An essential attribute of a good software is that it gets the job done. This means that it can do the required functions in an acceptable way to the user(s). As a result, we could say that, if you know:
1 - What needs to be done (system objectives, constraints, functions, use cases, business rules, etc.)
2 - Which user can do what (security, authorization, etc.)?
3 - When each function can be performed (schedules, workflows, etc.)?
4 - How to implement the above in an acceptable way (architecture, friendly GUI, data modeling, framework adoption, etc.)?
5 - Who will do the work?
and if your user is happy about your prototyping, presentations, understanding of buiness, then chances are you are good to go and can produce an first cut plan for the code development part.
I recommend that you separate analysis, design and coding.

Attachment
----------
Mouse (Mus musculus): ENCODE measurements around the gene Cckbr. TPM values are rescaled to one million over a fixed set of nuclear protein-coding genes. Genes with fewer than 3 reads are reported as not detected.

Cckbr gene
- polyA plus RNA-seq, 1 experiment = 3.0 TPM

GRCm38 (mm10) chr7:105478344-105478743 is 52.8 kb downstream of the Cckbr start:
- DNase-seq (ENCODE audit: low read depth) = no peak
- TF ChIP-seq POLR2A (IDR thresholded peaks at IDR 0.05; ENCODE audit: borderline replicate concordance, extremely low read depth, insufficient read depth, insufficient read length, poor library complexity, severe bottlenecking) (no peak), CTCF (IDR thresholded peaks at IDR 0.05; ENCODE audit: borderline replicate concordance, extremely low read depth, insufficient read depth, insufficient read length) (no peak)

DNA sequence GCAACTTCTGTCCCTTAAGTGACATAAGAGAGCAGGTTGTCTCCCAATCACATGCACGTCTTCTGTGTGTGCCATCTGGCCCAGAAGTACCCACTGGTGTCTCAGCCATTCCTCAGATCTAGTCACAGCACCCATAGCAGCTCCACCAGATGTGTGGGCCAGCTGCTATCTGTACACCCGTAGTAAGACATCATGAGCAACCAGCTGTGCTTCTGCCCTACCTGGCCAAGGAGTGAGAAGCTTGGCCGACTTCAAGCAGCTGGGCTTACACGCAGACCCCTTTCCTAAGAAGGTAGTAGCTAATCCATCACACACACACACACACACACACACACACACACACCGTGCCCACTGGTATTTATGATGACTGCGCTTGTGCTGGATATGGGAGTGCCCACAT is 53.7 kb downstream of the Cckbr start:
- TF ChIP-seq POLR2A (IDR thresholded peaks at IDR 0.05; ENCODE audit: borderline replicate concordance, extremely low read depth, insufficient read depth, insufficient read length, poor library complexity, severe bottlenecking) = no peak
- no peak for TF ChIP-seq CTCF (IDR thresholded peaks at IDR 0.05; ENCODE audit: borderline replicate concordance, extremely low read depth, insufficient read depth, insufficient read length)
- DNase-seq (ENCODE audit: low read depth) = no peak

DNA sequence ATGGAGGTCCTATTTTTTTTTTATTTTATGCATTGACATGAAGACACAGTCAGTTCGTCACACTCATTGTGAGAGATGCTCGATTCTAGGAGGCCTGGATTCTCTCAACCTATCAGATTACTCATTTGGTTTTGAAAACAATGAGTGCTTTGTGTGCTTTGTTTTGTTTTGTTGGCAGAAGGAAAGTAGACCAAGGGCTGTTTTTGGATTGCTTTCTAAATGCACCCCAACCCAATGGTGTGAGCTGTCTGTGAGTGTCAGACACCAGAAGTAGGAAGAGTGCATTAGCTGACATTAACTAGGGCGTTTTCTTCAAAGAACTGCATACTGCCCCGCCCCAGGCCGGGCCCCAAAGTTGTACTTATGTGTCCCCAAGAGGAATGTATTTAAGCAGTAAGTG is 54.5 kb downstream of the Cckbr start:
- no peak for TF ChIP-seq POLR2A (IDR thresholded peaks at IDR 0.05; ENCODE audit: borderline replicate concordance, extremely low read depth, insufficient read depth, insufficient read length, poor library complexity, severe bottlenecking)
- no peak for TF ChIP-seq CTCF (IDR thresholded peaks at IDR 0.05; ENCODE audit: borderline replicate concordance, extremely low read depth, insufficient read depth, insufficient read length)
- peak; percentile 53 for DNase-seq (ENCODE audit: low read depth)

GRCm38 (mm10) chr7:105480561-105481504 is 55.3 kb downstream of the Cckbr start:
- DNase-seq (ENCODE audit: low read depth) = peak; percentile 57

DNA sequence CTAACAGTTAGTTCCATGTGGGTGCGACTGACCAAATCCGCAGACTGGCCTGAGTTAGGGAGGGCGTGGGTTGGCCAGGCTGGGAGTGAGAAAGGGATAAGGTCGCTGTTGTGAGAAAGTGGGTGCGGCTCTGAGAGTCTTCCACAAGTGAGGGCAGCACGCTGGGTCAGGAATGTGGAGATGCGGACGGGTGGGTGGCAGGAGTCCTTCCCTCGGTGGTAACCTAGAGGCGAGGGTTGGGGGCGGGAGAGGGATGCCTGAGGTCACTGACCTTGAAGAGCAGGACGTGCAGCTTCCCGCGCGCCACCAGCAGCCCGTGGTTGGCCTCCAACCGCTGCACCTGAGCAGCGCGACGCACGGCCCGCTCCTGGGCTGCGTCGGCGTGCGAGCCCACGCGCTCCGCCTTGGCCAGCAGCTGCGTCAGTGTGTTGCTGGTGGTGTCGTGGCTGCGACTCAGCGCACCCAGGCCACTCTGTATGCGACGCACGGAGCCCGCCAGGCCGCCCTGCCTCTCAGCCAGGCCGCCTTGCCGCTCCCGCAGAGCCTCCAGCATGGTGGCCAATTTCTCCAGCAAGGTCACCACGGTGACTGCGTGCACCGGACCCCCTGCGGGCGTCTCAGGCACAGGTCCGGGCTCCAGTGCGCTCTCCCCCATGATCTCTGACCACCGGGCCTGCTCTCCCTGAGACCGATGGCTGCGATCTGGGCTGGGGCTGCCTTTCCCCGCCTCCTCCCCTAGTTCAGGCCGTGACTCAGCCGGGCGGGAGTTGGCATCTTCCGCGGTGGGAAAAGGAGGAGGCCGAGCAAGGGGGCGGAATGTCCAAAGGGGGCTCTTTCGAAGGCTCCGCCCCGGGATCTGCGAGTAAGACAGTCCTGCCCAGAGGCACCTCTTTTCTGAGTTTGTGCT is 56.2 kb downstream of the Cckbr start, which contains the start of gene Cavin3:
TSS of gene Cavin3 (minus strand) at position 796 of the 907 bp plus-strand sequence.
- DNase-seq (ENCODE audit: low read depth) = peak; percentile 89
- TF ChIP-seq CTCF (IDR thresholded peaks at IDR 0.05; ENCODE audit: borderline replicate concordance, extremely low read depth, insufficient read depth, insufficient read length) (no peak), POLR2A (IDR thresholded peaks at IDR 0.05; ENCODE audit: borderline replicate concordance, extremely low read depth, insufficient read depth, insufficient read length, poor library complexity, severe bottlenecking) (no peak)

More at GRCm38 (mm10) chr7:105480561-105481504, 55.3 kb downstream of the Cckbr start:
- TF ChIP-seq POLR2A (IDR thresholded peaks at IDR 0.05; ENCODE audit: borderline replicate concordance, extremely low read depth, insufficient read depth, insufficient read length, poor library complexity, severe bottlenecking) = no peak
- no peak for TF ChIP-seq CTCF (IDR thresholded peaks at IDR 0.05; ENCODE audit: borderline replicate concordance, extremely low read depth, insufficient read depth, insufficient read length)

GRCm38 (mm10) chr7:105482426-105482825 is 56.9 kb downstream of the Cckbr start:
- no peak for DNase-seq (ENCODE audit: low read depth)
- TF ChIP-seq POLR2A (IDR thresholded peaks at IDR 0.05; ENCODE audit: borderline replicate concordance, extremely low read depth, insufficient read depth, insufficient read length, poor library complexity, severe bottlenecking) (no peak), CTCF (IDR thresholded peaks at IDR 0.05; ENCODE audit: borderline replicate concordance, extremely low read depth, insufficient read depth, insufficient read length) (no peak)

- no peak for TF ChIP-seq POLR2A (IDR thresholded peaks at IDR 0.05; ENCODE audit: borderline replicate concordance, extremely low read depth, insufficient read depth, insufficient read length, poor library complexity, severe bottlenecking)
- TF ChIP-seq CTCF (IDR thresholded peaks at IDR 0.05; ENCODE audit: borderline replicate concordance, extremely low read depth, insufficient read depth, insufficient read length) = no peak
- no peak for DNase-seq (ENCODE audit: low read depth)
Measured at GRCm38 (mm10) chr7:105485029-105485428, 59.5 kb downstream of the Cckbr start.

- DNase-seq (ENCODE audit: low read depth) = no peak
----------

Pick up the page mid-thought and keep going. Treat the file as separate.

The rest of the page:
I also recommend that you have a stable data model and good detail about the majority of the system functions. It is not very harmful if you discover that you are missing a function (assuming that it is local to your system domain and won't require external APIs), and it is OK if you are missing some business rules when you start but it hearts more to discover that your data model is wrong or missing significant pieces because this usually fires back on the GUI work not only on the data layer.
Depending on the methodology you use, you could find estimates on how much effort you dedicate for requirements and design. I am very tempted to say that front work would eventually consume at least 25% of the total project work but any estimate I will come up with will be wrong because it really depends on too many factors.
Agile and XP methods have things quite different than what I suggest. In fact even on the database side, there is Agile Modeling approaches that you may want to consider. The advice above are not based on those techniques.